Tomorrow I will arrive in Radom for the start of the events organized to commemorate the 75th anniversary of the liquidation of the Radom ghetto. What will it feel like when, along with other Jewish descendants and Christian residents of Radom, we gather to honor the memory of a Jewish community decimated by the Nazis? Will my legs fail me as I stand before the wall where my grandfather Ruwin was shot? Will I feel the trembling of my grandmother Gitla and great-grandmother Golda as they boarded the train to Treblinka?
When we think or speak of the victims of the Holocaust, we most often consider them as a group rather than distinct individuals having their own lives, emotions, experiences. Yet each child, woman and man was unique. My grandfather, who bought and sold leather goods, and along with my grandmother operated a concession stand during the summers in the Polish traveling circus, had their own stories to tell. Will I hear them cry out as I recite their names in the Synagogue Square? Ruwin, Gitla, Roiza, Mortcha, Bilah, Malka, Mania, Lazer, Yankel, Heniek, Frania, Yosel, Leon, Moishe, Avram. One by one their lives were obliterated, their separate and distinct existences vanquished.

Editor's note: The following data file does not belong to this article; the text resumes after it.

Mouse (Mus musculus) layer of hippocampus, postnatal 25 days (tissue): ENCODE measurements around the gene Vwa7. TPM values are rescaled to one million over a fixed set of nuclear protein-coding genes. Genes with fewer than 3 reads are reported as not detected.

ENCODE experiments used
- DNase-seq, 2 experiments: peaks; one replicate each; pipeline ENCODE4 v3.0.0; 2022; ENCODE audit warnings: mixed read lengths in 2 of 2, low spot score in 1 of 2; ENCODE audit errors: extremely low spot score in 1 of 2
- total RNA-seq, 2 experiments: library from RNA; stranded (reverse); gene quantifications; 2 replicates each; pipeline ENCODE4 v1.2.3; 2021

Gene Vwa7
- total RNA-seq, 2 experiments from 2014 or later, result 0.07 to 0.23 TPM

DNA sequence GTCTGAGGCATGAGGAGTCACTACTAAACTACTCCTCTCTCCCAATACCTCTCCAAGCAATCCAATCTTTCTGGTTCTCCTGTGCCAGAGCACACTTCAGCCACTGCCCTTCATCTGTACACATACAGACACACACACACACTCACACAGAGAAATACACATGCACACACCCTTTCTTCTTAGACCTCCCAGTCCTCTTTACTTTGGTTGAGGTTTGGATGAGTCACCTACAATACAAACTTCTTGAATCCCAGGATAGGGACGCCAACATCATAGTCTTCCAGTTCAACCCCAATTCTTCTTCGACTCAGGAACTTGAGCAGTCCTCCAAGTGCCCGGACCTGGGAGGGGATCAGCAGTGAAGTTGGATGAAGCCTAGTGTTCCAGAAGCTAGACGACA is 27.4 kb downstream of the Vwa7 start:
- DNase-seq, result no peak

How can I pay proper tribute to my ancestors when I never got the chance to meet them? I can mourn their loss, but what images will come to mind when no photographs of my grandmother survived, and the picture I have of my grandfather comes from a computer image of his ghetto identification card recently uncovered? Are these fragments sufficient to do justice to their blessed memories? And what about their own mourning? Robbed of sharing in their children’s milestones and the love of grandchildren, their futures were cut short.
We – the descendants – represent the continuation of their lives. We embody them wherever we are, at any given moment. We are the proof of their existence. We reflect their light. This is how we honor their memory. One by one.